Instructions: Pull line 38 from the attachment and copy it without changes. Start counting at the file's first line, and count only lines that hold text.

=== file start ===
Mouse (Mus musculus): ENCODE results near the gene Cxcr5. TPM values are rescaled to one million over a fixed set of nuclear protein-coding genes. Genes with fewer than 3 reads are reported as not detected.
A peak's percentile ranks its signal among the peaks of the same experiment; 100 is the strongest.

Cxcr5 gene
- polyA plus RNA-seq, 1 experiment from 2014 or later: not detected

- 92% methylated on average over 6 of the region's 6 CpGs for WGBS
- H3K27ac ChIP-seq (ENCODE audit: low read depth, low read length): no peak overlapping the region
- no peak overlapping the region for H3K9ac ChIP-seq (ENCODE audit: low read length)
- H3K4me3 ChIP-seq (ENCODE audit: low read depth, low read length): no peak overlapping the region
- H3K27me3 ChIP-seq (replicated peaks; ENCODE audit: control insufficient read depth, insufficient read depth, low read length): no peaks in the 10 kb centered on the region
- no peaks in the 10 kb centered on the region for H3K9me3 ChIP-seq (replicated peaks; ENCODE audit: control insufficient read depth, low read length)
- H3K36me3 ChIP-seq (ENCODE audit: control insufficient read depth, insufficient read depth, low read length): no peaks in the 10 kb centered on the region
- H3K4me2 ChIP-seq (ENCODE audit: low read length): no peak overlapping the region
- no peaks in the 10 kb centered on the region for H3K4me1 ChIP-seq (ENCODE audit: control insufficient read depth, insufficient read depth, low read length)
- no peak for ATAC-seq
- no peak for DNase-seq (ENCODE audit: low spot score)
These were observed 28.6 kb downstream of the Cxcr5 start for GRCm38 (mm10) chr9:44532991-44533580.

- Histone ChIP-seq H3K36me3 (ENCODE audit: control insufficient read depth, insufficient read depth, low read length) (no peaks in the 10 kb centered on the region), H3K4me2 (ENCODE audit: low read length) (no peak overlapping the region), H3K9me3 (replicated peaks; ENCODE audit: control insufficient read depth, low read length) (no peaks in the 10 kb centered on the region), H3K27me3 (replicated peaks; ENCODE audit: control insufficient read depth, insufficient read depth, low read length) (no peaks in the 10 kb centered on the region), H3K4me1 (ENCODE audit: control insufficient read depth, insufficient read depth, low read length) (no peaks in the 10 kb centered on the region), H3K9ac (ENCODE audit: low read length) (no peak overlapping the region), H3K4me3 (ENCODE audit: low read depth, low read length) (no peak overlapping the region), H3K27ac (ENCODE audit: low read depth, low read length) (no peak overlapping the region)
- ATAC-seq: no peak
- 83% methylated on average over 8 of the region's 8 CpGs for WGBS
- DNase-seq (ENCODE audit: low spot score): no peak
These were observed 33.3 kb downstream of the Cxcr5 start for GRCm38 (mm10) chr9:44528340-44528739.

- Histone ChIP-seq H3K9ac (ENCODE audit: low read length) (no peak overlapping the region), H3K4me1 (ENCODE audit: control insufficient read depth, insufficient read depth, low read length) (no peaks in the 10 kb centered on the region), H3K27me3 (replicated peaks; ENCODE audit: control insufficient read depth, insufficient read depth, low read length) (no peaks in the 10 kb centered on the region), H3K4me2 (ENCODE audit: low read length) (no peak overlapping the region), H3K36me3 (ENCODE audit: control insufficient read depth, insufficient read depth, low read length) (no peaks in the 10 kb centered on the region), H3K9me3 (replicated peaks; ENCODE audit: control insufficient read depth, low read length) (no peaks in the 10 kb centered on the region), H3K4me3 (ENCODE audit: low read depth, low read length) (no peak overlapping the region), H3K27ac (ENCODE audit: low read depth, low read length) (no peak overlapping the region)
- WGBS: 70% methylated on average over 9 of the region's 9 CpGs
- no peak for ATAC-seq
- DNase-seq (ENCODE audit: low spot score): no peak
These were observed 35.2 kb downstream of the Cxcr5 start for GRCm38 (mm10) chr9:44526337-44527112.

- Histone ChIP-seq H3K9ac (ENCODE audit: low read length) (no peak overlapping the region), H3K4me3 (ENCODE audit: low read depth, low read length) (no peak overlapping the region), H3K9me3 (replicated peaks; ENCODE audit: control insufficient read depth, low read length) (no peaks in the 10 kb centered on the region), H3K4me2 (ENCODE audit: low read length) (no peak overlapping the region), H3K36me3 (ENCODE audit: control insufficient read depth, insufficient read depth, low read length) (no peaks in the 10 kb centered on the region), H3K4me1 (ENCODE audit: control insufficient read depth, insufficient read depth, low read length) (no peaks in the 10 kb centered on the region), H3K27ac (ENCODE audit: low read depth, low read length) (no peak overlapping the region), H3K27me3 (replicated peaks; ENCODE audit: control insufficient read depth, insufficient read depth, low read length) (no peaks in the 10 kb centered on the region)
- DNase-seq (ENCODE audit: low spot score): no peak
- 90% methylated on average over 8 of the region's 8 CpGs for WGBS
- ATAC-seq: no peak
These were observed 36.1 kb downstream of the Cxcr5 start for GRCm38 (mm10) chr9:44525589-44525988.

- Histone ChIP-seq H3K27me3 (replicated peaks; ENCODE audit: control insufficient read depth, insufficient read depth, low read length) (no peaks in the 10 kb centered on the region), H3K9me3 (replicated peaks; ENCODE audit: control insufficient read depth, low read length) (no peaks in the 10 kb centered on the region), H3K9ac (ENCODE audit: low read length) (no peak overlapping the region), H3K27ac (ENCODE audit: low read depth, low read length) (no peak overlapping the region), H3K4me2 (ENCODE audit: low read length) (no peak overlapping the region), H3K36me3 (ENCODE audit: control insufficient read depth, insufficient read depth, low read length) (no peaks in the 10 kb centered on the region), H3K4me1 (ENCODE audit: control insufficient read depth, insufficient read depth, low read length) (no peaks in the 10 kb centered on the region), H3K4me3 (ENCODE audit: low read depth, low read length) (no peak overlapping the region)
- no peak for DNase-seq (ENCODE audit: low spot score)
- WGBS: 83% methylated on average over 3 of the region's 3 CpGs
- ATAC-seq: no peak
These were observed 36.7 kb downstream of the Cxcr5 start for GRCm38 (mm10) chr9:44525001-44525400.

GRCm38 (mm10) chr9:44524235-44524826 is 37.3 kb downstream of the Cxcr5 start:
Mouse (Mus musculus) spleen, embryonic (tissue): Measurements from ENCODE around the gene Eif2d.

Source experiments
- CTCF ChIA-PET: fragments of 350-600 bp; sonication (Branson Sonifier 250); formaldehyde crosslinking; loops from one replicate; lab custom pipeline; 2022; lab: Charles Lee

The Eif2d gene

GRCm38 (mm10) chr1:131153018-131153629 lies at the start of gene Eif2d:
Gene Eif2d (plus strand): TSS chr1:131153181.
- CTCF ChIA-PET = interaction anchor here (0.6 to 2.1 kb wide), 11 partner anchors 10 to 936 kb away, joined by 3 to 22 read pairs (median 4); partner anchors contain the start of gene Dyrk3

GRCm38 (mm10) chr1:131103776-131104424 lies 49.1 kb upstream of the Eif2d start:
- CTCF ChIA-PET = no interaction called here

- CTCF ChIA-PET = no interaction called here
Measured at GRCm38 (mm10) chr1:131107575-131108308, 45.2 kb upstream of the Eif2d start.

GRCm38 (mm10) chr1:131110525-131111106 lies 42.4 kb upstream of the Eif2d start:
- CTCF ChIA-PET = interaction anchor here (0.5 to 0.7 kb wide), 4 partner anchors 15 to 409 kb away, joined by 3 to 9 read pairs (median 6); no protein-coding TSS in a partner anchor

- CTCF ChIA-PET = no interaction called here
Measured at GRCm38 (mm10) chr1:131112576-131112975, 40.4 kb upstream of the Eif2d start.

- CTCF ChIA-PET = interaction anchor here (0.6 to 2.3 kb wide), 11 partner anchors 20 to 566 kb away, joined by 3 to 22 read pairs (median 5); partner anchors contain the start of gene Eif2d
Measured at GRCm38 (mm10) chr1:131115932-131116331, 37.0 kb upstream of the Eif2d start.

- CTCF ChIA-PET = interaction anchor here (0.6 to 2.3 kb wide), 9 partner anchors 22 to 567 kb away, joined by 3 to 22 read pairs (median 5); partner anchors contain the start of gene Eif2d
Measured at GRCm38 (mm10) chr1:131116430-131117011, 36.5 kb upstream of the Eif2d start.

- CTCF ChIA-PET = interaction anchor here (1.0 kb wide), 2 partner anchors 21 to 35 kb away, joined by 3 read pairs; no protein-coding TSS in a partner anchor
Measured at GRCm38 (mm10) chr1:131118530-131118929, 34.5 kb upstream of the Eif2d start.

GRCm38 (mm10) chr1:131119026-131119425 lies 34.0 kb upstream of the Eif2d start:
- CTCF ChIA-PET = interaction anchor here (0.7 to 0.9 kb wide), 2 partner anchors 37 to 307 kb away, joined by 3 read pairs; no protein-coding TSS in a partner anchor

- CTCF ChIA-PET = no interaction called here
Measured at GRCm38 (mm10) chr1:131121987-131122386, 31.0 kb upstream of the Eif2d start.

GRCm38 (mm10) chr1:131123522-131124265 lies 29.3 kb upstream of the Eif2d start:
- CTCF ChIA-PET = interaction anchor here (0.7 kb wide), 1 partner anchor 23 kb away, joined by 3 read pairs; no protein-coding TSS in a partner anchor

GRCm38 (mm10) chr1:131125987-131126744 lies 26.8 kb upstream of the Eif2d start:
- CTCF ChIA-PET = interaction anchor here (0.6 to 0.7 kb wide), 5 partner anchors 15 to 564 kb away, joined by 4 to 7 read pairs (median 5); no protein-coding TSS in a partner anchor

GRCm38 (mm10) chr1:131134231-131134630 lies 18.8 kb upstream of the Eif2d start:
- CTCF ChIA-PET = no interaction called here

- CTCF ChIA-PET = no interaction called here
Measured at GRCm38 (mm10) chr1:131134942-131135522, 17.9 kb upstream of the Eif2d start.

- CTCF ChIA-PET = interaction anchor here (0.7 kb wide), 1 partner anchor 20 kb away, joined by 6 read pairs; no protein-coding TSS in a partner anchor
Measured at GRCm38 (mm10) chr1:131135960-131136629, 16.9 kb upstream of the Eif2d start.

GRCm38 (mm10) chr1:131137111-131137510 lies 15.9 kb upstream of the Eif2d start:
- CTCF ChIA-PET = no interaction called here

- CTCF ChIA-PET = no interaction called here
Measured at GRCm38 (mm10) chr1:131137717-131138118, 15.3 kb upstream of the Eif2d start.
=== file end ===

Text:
Mouse (Mus musculus) spleen, embryonic (tissue): Measurements from ENCODE around the gene Eif2d.